"We did it together, this entire team. Tonight, Labor comes out united and strong," Amir Peretz told a crowd of supporters at the Labor party headquarters in Tel Aviv late Tuesday night.
As early results streamed into the party's headquarters in the Hatikva neighborhood, activists cheered and threw confetti as they promised that the final results would be much higher than the 20-22 mandates predicted in early reports.
While that figure fell short of the 30-mandate mark set by hopeful party activists earlier in the day, the distance between Labor and Kadima, (which was polled at 29-31 mandates), appeared surmountable to candidates gathered before the television screens.
"Not a single person here hesitated despite attempts to take the wind out of the sails of the social revolution," Peretz said.
"We walked a long way, in recent months it was tough, there were moments that some of us thought that we would be overcome but I am happy to say that Labor is a party with deep roots, a party that is capable of leading the state.
"Today, we witnessed our seeds began to bear fruit. I want you to know, our task only began, today we started our work for the country," he added.
According to MK Danny Yatom, "The significance of these results is that they make Kadima and Labor the two major parties to be contended with. It makes us a major player... These results are a direct compliment to Peretz, and the way he managed our campaign even when people were trying to convince him to act differently. Peretz led us to success."
Others were quick to point out that if Labor chose to make a move to form its own coalition, other parties might find Peretz a far more attractive coalition partner than Kadima candidate Acting Prime Minister Ehud Olmert.
"Last week, Olmert was pompous, he handed out the ministries as if they were candy," said one Labor official. "What does that leave for other parties if they join Olmert's coalition? They know in Labor they might have more room to grow and find themselves in ministerial positions."
For many, the true revolution was not in Labor's success among the voters, but in where those voters came from.
"We have seen a drastic shift in the map of constituents in Israel," said MK Shalom Simhon. "Areas that have never voted Labor are voting nearly unanimously for Peretz, according to some early results."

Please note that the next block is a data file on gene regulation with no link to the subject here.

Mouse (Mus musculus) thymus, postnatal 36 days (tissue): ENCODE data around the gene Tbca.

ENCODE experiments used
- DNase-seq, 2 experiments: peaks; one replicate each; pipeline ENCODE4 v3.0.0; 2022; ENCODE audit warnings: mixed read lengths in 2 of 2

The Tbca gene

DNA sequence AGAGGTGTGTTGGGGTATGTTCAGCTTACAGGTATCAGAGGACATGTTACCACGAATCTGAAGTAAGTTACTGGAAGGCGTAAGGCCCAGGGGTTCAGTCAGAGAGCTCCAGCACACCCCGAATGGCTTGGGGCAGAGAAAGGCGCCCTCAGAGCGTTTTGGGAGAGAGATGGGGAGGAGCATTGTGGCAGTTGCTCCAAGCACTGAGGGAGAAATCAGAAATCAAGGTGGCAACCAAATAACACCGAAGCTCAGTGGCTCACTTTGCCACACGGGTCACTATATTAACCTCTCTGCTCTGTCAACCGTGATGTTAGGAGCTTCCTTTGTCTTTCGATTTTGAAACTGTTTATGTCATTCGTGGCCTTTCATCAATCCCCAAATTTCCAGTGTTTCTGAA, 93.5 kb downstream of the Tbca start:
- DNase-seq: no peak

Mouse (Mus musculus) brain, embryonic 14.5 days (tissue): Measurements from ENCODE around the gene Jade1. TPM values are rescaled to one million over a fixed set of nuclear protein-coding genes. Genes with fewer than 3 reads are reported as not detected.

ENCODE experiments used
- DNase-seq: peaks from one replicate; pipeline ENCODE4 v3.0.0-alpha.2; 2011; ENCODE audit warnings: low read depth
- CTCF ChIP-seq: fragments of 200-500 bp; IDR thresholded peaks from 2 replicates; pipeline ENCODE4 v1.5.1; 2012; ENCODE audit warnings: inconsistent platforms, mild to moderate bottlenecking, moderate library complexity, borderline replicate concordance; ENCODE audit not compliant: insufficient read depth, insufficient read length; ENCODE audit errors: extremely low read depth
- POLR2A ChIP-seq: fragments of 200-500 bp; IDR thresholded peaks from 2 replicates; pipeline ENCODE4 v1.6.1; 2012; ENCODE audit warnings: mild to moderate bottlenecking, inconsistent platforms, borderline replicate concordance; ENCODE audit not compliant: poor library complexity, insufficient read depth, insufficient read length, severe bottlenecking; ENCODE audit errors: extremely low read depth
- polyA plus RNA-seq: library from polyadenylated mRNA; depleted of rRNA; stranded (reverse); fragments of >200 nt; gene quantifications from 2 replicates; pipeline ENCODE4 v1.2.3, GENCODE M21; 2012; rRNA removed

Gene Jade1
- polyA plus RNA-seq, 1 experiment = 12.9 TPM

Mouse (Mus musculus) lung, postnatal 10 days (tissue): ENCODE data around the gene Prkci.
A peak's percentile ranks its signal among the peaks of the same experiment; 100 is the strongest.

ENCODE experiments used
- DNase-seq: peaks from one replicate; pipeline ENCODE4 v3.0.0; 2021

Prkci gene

Simhon, who represents small towns on the Labor list, said that many developing towns in the south who have historically voted Labor were coming out in droves to support Peretz.
"For years people have been saying that these voters should be casting their ballots to Labor, but instead they were stuck in the Likud fantasy," said one Labor party spokesman. "These voters, from industrial towns in the south, the blue collar core of Israel, have finally come to where they should have always been - Labor."
MK Eitan Cabel, the Labor faction chairman, said that Peretz's success in bringing over the new voting group assured his position as party chairman.
"No one should believe or give any countenance to the talk of replacing Peretz now,"said MK Colette Avital. "He's the party hero."
The support of Peretz seemed absolute, as candidates rushed to praise the socioeconomic campaign that Peretz had brought to Labor.
"What is important is that Labor has set the agenda," said Ami Ayalon, the number six on the party list. "There is a feeling that these numbers show a real victory, humanitarian issues will be at the forefront of the next Knesset."
While Peretz did not arrive at the headquarters to hear the early results, numerous MKs present hinted that the Chairman was excited about the potential of the predictions.
"If the space between us and Kadima is so small, there are many options on the table," said one Labor official. "The coalition talks will be long and difficult because we know we will be major players now. Maybe even the most major players."